Friday the 13th
Happy Friday the 13th! Today is a day that is observed with a certain degree of caution by some. What would you be looking out for? Will a black cat cross your path? Will you walk under a ladder? Will you break a mirror? Some may say that this is superstitious nonsense. History, however, has another take on it.
The origins of Friday the 13th come from antiquity. It all started with the first Crusade, which took place between 1096 – 1099 under the auspices of Pope Urban II and the Roman Catholic Church. The objective of the endeavour was the recovery of the Holy land from Islamic rule. His call was taken up by many Christian kingdoms across Europe and was characterised by an enthusiastic popular response across all social classes.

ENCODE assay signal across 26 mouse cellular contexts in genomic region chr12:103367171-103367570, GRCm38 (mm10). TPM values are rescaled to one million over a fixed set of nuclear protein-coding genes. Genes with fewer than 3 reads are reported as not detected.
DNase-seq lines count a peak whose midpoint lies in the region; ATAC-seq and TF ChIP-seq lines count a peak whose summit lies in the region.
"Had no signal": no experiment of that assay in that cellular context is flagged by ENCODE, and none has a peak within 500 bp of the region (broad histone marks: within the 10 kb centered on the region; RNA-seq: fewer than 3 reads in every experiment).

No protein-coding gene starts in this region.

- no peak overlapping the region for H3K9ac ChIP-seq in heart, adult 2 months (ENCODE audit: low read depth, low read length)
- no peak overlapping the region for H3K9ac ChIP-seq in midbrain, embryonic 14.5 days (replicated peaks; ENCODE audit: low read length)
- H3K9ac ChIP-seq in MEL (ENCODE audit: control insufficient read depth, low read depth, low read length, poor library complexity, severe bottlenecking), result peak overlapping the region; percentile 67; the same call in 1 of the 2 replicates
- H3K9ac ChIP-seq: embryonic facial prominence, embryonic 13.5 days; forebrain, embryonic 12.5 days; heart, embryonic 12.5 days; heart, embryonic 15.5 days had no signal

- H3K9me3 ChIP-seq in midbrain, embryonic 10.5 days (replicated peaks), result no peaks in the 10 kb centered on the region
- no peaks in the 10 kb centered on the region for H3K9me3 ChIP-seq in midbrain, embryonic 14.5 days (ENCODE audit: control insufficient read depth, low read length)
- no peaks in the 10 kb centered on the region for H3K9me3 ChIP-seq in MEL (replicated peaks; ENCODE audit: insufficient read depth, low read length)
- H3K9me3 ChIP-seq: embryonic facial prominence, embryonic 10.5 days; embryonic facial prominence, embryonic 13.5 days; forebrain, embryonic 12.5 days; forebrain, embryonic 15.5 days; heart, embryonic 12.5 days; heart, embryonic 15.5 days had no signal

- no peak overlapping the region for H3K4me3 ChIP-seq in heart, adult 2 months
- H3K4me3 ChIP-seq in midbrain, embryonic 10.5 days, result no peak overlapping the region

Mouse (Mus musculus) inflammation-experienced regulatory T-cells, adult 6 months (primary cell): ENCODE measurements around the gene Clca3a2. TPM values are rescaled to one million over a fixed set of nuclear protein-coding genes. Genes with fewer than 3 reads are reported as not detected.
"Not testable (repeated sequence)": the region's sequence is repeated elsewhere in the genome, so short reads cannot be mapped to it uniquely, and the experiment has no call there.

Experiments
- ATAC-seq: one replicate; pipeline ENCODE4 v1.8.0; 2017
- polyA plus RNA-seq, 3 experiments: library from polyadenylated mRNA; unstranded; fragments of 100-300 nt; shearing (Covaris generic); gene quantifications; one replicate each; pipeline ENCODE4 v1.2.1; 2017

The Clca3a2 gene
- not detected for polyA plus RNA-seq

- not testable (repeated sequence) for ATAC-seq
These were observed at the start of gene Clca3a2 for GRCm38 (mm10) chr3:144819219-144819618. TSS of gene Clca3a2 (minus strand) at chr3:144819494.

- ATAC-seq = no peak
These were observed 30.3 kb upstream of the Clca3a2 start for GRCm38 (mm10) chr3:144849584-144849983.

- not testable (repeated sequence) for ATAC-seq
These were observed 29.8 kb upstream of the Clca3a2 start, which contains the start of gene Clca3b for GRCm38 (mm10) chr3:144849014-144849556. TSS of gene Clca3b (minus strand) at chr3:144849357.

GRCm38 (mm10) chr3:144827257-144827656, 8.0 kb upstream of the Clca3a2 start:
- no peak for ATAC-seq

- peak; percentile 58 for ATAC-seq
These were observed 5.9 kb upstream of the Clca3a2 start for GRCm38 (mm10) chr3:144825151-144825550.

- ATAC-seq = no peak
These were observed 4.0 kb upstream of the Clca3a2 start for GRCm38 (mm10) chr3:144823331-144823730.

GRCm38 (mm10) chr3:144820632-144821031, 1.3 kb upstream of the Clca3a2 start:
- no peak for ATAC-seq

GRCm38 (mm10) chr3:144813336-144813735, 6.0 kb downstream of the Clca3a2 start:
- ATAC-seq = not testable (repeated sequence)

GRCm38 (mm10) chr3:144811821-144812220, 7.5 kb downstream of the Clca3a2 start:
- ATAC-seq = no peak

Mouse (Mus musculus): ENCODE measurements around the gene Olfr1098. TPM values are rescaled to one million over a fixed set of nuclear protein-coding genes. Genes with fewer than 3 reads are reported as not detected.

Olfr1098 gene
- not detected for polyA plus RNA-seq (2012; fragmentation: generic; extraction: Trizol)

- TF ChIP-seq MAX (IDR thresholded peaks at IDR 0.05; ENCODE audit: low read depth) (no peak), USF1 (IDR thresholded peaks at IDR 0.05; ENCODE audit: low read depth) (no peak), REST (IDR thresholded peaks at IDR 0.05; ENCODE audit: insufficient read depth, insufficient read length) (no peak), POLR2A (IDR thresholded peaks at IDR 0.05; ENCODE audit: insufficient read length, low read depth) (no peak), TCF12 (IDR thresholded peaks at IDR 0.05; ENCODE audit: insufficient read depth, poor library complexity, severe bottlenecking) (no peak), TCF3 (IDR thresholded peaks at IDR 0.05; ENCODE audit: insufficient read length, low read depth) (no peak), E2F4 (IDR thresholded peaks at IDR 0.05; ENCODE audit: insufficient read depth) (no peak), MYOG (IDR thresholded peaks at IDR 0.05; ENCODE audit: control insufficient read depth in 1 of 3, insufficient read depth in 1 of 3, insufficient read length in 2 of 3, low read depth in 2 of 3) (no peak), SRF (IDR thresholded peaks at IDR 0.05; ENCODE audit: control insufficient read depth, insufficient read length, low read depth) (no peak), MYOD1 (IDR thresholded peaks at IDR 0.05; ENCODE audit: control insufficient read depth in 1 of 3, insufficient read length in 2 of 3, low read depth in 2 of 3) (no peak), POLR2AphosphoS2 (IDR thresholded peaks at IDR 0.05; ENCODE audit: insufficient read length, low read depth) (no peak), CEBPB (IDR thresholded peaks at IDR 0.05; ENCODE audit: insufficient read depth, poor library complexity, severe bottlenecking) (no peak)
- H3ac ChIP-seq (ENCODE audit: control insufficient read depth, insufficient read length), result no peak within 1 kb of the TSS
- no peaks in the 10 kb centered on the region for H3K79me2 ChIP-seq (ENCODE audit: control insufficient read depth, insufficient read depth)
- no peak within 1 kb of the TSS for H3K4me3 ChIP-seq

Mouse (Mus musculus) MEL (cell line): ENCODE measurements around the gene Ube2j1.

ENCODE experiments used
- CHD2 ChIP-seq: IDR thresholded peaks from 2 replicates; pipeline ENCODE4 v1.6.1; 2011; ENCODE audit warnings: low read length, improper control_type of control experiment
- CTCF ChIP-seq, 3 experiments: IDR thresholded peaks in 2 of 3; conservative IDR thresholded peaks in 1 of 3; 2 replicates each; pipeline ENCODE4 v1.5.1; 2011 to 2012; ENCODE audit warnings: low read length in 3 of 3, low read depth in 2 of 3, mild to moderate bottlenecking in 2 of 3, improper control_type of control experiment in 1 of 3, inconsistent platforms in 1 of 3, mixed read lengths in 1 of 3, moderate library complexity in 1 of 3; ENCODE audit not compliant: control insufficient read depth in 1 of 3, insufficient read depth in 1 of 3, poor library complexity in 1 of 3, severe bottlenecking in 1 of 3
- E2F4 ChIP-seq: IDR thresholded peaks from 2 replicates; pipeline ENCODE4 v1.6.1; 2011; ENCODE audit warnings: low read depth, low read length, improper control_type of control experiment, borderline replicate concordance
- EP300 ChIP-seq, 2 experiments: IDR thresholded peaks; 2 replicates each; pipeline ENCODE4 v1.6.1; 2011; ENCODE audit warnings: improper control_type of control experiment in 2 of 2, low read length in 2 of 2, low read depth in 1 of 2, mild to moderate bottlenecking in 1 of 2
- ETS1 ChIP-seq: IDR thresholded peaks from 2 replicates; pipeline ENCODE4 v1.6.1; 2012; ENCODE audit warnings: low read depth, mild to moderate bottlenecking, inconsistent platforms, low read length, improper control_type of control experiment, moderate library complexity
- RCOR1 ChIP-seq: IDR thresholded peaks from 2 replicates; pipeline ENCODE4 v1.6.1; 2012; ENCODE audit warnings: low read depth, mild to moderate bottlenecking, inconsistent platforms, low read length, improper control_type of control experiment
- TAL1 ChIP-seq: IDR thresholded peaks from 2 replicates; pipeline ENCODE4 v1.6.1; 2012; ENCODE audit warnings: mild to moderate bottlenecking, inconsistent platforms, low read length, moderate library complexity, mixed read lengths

Following the successes of the first Crusade, a number of Crusader states were formed in the Holy Land, leading to an influx of pilgrims from Western Europe to travel to the sacred sites of Christendom.
Many pilgrims were either killed by banditry, or whilst crossing through hostile Muslim controlled territory. This led to the founding of a military order called the Poor Knights of the Temple of King Solomon in 1118 by Hugues de Payens, along with relatives and brothers in arms, with the sole purpose of protecting travellers on their pilgrimage.
The Knights Templar swore an oath of poverty, chastity, obedience, and were expected to honour the fasts and vigils of the monastic calendar just as the Cistercians and other monks.